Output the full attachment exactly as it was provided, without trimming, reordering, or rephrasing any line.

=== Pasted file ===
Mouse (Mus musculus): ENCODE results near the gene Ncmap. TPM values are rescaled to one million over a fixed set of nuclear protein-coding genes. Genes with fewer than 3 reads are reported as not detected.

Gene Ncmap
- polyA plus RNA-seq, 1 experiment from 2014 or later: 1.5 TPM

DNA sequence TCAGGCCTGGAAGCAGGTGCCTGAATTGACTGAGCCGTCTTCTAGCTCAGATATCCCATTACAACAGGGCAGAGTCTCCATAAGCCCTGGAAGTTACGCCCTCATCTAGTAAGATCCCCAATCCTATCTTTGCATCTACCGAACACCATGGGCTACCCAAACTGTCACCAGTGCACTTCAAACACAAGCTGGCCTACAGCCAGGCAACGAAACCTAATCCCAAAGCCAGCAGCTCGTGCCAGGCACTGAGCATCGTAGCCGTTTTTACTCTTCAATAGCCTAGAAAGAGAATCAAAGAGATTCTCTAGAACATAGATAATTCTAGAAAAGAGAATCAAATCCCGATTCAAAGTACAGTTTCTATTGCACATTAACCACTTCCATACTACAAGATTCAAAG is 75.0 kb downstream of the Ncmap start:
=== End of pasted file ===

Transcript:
Mouse (Mus musculus): ENCODE results near the gene Ncmap. TPM values are rescaled to one million over a fixed set of nuclear protein-coding genes. Genes with fewer than 3 reads are reported as not detected.

Gene Ncmap
- polyA plus RNA-seq, 1 experiment from 2014 or later: 1.5 TPM

DNA sequence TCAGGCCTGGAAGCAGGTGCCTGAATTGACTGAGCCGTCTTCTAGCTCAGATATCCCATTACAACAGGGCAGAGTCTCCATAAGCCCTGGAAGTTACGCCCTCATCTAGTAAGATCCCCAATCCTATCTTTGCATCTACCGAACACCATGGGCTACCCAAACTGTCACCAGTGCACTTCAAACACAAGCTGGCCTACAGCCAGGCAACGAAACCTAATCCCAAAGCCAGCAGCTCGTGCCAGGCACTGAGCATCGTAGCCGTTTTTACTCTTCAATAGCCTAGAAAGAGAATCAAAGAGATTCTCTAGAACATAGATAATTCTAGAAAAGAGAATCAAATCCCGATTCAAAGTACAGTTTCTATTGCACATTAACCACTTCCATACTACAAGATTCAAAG is 75.0 kb downstream of the Ncmap start: